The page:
Chronic Kidney Disease uk
Chronic kidney disease has gained status of the top national widespread severe conditions affecting many people. The disease is an extension of a kidney disease at last acute stages. The kidney serves the function of filtering waste products from the bloodstream and facilitating the removal of these wastes and excessive water from the body as urine. Kidney diseases impair the ability of the kidney to discharge its duty effectively. As a result, wastes and excessive water might accumulate in the body, hence, attracting other diseases and corrupting the functionality of other body organs (Go, Chertow, Fan, McCulloch, and Hsu, 2004).
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Failure of kidneys to work properly is what is termed by medical experts as a chronic kidney disease. Chronic kidney disease is often imperceptible among many people since it does not manifest any symptoms until the late stages. The primary strategy of a kidney disease is to decapitate the kidney filters so that they are not able to remove excessive water and wastes. Adequate damage to the kidneys renders them useless in their performance. Consequently, the body will accumulate the excess water and wastes that would otherwise be removed by fit kidneys. Accumulation of these electrolytic fluids, water and wastes can have adverse effects on the body. Additionally, the presence of the wastes in the body can corrupt the blood and attract other fatal diseases. Research reveals that chronic kidney disease can also trigger hypertension, heart attacks and other cardiovascular threats (Go et al., 2004).
There is a need for early detection of kidney damage. Numerous methods can be applied either directly or indirectly for the detection of kidney damage. Direct verification of kidney damage can be obtained through ultrasound imaging. Other direct methods include renal biopsy, computed tomography, magnetic resonance imaging and isotope scanning. Direct methods are particularly useful since most of them can perceive various structural abnormalities of the kidney. For instance, isotope scanning has high efficacy in the detection of polycystic kidney disease and renovascular diseases. Indirect methods of verifying kidney damage might be inferred from urine analysis. The anlysis entails inspecting for Glomerular inflammation of the kidney. Evidence of Glomerular inflammation of the kidney is indicated by the presence of blood cells inclusive of the red blood cells and proteins in the urine sample (Jha, Garcia-Garcia, Iseki, Li, Naicker, Plattner, and Yang, 2013).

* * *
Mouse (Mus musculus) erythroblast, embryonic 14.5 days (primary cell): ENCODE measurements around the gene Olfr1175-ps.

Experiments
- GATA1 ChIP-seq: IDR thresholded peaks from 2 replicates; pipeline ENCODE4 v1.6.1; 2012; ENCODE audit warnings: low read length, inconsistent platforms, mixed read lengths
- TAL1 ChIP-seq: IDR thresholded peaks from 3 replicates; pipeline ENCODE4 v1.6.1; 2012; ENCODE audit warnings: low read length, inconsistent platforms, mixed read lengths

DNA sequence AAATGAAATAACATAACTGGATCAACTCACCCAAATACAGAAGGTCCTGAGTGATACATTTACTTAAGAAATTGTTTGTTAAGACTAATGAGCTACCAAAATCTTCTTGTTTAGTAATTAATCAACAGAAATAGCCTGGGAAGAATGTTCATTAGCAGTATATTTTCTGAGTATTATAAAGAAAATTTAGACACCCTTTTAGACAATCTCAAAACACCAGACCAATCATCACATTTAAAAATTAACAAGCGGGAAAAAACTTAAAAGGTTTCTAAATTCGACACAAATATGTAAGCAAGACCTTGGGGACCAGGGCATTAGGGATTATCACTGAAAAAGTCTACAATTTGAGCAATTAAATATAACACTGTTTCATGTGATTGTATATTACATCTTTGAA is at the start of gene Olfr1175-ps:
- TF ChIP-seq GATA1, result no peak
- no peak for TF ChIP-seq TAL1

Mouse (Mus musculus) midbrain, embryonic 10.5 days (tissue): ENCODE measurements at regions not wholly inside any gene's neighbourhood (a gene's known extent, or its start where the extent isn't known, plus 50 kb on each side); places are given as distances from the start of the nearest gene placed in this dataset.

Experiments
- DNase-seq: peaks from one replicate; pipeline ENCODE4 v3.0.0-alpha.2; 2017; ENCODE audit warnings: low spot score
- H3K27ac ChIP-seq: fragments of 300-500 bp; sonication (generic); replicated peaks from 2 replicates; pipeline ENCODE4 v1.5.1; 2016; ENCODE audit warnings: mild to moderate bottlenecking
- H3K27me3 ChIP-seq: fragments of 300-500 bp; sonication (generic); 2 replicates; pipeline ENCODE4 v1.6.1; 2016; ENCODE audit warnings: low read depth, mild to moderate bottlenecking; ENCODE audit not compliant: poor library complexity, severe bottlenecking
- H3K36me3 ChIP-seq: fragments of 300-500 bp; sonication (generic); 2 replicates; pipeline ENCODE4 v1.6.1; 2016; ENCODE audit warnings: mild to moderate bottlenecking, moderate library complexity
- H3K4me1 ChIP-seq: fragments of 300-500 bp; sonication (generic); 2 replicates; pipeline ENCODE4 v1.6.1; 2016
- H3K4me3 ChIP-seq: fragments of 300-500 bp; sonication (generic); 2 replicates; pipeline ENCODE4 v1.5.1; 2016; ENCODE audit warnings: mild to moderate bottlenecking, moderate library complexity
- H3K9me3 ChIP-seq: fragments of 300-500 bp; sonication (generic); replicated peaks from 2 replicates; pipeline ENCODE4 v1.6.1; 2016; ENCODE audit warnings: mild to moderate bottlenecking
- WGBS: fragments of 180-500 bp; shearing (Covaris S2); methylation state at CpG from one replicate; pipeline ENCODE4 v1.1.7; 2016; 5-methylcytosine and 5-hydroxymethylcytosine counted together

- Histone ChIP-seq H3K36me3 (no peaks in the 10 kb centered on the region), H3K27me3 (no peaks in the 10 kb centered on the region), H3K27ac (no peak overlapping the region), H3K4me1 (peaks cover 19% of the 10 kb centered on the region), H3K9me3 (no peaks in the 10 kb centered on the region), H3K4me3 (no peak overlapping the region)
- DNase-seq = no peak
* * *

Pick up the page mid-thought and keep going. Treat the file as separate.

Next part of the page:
Various factors lead to the development of chronic kidney disease. These factors help in identifying the high-risks groups in the society. Firstly, diabetes is the most common cause for fatal renal complications of the kidney. The renal complications can have extensive damage to the kidneys to demand a renal replacement. Research shows that people suffering from diabetes are at a greater risk of developing chronic kidney disease. Secondly, hypertension or high blood pressure is also a risk factor to watch out for the development of chronic kidney disease. Hypertension has been linked to being causal agent for renal complication by medical research. The aggravated pressure of the blood can cause the renal arteries connecting to the kidney to distort and burst; hence leaking blood cells to the kidney. Hypertensive people are also prospective high-risks groups for the development of chronic kidney disease (Jha et al., 2013).